Rose Cousins w/John Paul White
Mar 19, 8pm
Rebecca Cohn Auditorium, 6101 University Avenue
Rose Cousins' fifth full-length album, Bravado, opens with a track bright as orange marmalade called "The Benefits of Being Alone." It's an upbeat anthem for anyone who doesn't share their breakfast table or their Netflix account with anyone special and doesn't necessarily want to. It's sweet but complex, a guiding energy that maps the rest of the record's 12 tracks.
"I just feel like maybe it's a viewpoint that isn't sung about that often, but is real," says Cousins. "It's like, yeah, I'm not married. I don't have a family. I don't have kids. And it's fine, you know?"
It's fine for Cousins and it's fine for the people she wants to connect with, to empathize with.
"I was like, You know what? There's more people like me," she recalls. "And who is making an anthem for the people who are by themselves and actually completely fine and feel self-affirmed by themselves? I feel like I've only really heard a couple of other artists do that."
Against an arrangement of piano, drums, trumpet and valve trombone, Cousins sings about mornings full of fresh coffee and sad songs, about days full of making travel plans and scrolling through her phone. It's an introvert's dream with only occasional hints of dissatisfaction.
"It's great being by yourself," says Cousins. "It's simple."
Cousins offers herself and her listeners an affirmation, a celebration of something rarely celebrated. She doesn't equate being alone with being lonely. It's straightforward and simple—but it doesn't stay that way.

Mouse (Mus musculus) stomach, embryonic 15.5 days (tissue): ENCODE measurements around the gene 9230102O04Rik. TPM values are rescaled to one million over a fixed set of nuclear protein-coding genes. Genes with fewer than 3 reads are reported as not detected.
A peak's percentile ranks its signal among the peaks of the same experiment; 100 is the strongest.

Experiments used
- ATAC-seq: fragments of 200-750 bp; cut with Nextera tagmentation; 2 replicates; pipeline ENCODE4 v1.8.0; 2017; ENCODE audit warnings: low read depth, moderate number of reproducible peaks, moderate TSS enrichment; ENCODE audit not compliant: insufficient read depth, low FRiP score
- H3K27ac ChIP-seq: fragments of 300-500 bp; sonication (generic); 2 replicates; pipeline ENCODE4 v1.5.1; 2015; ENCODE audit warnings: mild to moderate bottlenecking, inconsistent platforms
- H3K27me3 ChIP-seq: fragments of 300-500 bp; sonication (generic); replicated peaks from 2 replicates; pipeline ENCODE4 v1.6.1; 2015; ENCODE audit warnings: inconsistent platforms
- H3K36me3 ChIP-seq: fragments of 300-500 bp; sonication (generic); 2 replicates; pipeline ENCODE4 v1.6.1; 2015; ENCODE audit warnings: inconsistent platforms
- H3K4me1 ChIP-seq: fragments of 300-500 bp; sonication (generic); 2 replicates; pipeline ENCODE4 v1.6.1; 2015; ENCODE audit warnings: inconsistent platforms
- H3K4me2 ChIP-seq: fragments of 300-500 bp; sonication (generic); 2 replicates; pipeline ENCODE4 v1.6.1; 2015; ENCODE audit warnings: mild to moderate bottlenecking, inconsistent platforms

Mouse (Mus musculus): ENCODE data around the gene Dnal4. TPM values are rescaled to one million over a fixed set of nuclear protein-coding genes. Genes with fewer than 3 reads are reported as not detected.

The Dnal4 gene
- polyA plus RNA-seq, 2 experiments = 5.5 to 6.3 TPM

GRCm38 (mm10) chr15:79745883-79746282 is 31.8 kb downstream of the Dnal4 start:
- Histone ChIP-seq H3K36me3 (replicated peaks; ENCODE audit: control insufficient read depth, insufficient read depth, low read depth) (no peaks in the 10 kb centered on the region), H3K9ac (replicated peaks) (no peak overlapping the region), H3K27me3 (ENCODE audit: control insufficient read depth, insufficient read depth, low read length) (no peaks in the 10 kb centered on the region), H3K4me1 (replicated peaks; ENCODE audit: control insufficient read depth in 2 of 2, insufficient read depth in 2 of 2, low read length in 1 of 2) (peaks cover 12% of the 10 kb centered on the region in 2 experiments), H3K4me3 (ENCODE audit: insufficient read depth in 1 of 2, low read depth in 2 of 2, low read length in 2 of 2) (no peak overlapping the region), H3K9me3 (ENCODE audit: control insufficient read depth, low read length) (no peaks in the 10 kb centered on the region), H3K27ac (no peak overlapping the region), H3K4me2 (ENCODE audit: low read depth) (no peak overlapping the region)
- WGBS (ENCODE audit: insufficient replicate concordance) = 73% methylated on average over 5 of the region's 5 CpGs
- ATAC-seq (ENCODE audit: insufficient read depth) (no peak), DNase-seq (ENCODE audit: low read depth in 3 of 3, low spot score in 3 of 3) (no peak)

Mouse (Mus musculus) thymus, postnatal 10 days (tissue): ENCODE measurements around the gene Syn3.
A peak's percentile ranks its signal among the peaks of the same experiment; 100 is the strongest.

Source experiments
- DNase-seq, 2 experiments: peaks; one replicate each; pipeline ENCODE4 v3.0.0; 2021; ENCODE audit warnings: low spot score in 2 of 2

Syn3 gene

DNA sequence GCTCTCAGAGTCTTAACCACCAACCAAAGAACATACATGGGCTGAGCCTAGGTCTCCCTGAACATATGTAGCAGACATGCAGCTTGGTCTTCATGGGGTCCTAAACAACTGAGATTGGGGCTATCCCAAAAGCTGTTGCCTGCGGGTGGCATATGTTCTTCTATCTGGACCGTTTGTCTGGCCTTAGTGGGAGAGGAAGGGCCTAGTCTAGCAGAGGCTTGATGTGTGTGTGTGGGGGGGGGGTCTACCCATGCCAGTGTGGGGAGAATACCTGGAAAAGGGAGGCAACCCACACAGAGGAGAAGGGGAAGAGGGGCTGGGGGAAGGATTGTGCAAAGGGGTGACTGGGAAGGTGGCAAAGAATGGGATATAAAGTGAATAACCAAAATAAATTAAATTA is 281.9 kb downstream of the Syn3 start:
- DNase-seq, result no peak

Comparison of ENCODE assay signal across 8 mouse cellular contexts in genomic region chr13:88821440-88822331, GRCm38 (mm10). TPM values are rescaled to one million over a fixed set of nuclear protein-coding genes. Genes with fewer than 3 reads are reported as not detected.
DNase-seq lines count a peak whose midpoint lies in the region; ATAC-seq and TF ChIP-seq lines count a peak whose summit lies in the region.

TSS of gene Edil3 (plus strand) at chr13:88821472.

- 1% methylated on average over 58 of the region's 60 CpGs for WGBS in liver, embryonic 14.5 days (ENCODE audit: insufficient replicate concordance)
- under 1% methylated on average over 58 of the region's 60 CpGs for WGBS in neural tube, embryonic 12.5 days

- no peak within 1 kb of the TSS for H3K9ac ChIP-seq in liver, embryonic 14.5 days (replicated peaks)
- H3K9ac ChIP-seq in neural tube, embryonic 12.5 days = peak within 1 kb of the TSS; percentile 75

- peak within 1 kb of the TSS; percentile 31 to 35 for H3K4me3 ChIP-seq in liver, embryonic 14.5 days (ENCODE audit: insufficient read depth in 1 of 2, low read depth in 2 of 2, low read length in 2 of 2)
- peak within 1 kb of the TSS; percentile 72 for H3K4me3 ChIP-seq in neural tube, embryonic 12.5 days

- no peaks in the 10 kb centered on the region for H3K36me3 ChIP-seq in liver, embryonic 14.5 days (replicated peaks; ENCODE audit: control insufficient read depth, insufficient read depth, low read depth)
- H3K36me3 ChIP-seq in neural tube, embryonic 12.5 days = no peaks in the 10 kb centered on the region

Throughout this album, Cousins sings about love, death and expectations, about her struggles and ours. She croons about casual sex. She begs someone she loves "to please live to be an old man."
By the record's end, the music is lower and slower. Cousins's notes are longer. There's another rendition of "The Benefits of Being Alone," called "The Reprise." And when that track starts—all piano and vocals—loneliness and being alone don't seem quite so separate anymore.
"That's the whole point: To flank it with the exact same song with the exact same lyrics presented two ways, so it hits you in a different way each time," says Cousins. "Because those two things live in the same place. In any one day, you're going to feel a million emotions. And one of them can be like, 'Thank god I'm alone,' and one of them feels like, 'I'm so fucking lonely.'"
Both the push-and-pull between being alone and being lonely are part of Cousins' life. And she hopes her honesty resonates with her listeners.
"I feel like the truer the song is, the closer it's going to hit to the bone of the listener," says Cousins. "I do think that the empathy is there, and people feel it. They're just like, 'I've been there.' You know? And that's how I experience music. I want to find myself in a song. I want to feel that someone else gets it—it makes you feel less alone in your experience, in some cases, of being alone, you know?"